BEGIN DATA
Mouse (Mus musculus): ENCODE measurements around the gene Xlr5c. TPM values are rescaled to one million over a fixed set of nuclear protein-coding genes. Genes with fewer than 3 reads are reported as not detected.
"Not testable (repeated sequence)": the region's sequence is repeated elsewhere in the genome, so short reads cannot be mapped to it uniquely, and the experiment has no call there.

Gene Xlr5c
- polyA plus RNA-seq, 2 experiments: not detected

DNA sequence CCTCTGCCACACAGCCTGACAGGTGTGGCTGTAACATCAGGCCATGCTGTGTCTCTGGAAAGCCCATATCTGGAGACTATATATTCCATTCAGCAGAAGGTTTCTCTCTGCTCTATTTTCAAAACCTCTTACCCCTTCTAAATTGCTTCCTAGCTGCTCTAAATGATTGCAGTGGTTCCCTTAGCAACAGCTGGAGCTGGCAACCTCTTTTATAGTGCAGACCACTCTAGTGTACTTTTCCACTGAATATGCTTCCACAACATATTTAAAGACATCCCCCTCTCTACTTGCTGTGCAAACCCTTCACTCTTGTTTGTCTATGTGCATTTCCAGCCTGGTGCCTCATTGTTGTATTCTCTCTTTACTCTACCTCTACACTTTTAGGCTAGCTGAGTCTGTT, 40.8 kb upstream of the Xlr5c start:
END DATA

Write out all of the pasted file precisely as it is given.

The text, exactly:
Mouse (Mus musculus): ENCODE measurements around the gene Xlr5c. TPM values are rescaled to one million over a fixed set of nuclear protein-coding genes. Genes with fewer than 3 reads are reported as not detected.
"Not testable (repeated sequence)": the region's sequence is repeated elsewhere in the genome, so short reads cannot be mapped to it uniquely, and the experiment has no call there.

Gene Xlr5c
- polyA plus RNA-seq, 2 experiments: not detected

DNA sequence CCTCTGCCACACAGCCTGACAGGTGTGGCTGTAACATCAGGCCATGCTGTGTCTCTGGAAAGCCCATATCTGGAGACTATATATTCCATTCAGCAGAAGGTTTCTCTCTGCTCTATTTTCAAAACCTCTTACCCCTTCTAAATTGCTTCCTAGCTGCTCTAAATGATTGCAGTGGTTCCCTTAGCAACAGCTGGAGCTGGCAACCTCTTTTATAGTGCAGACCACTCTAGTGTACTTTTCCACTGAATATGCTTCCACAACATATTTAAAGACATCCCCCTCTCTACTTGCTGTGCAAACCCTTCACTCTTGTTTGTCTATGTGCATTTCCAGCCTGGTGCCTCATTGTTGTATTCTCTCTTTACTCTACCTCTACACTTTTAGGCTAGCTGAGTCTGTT, 40.8 kb upstream of the Xlr5c start: